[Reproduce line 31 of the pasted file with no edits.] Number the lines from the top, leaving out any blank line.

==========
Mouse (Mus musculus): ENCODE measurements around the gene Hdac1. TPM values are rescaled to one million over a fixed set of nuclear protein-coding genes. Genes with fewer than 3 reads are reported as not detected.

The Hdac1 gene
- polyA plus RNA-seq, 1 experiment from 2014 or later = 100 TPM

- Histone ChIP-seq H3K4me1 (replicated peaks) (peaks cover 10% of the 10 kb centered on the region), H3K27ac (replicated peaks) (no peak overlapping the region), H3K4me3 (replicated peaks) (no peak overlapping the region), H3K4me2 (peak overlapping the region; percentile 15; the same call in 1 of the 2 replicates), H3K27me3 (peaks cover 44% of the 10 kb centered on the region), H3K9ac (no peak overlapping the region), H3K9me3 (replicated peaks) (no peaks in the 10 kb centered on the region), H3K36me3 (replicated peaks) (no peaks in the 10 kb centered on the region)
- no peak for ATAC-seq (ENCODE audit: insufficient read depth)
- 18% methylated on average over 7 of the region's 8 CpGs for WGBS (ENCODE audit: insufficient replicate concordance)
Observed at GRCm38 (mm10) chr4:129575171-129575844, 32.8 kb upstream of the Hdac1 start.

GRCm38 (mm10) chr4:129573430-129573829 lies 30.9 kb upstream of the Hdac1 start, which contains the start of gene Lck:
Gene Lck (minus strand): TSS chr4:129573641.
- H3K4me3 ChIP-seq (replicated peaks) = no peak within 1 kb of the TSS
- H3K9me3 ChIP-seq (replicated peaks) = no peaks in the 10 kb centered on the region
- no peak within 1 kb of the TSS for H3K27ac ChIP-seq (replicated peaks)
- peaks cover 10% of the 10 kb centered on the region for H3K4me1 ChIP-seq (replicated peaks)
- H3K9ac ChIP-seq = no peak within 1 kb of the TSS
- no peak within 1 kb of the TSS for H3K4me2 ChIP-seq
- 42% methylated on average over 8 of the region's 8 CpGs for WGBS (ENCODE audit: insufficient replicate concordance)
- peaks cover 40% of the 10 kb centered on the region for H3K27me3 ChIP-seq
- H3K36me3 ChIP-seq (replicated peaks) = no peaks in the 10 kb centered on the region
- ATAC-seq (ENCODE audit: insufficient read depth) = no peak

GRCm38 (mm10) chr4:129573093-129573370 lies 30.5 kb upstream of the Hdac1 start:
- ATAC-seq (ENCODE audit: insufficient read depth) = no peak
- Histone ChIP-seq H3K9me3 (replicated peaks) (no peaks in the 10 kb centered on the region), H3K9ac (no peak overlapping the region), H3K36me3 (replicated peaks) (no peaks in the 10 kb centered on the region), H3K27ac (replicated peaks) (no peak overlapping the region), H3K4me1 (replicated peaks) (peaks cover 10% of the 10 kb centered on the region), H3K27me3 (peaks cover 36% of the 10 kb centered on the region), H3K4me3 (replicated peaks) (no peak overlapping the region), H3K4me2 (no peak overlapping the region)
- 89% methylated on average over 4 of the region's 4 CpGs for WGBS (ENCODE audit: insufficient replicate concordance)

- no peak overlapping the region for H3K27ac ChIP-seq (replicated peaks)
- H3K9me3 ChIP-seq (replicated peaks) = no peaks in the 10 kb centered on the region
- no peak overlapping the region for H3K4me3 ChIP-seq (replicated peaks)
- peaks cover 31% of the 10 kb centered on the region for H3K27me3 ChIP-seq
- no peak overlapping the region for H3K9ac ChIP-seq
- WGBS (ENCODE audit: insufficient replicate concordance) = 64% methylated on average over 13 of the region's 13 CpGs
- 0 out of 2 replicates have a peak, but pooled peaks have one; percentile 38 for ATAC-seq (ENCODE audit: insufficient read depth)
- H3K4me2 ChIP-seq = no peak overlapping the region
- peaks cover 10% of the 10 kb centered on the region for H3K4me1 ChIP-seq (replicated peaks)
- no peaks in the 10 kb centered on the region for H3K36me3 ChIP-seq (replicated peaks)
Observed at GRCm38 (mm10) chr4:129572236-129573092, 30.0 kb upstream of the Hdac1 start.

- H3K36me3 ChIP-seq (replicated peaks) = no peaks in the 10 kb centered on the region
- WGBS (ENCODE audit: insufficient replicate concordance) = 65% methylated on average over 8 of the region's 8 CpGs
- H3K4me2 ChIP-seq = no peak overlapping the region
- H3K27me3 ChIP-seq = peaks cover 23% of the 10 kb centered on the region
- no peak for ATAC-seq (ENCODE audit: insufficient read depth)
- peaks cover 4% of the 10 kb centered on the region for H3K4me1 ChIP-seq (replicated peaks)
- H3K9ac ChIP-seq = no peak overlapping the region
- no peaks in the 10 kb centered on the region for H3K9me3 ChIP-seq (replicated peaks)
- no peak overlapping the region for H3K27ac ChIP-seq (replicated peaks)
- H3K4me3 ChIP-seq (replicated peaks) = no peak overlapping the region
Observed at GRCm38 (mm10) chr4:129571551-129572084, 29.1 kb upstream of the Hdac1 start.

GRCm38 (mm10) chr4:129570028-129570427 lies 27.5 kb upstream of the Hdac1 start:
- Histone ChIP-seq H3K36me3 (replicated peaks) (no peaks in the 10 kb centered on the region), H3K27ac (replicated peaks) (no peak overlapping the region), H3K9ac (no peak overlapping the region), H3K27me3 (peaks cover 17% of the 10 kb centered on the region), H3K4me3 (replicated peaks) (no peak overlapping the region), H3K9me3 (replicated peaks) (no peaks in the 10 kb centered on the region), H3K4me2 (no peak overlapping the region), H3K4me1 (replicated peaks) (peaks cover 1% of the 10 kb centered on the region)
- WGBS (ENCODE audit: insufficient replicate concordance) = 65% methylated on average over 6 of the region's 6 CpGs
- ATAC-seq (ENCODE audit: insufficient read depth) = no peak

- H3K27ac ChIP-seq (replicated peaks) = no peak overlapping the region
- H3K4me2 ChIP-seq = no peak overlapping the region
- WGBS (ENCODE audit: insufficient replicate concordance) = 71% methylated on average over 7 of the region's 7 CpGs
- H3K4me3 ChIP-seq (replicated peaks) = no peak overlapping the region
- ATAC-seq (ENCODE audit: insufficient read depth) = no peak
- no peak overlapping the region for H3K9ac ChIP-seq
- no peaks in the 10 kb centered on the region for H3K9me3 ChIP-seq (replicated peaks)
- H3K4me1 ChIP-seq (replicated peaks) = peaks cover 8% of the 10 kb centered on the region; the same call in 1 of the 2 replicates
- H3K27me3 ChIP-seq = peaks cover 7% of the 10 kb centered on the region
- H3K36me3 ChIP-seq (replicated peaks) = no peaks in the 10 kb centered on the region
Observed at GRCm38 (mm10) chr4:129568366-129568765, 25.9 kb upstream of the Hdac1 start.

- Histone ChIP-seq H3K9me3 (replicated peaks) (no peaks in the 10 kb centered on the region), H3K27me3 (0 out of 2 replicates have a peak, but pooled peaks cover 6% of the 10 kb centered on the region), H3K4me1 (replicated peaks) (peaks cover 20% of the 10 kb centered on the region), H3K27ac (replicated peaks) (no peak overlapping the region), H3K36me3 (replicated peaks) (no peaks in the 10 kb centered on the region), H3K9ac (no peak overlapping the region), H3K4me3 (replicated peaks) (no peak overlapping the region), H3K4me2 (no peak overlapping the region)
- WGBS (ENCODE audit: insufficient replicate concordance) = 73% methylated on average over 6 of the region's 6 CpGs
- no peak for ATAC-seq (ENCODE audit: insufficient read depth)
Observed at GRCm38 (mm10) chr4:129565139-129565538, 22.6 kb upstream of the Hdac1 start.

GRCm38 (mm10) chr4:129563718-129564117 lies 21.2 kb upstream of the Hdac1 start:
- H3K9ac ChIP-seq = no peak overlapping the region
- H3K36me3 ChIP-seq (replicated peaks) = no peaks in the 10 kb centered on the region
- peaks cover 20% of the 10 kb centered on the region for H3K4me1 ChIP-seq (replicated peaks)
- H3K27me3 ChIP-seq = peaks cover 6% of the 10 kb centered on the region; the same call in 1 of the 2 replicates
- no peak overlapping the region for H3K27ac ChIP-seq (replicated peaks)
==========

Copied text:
- H3K4me2 ChIP-seq = no peak overlapping the region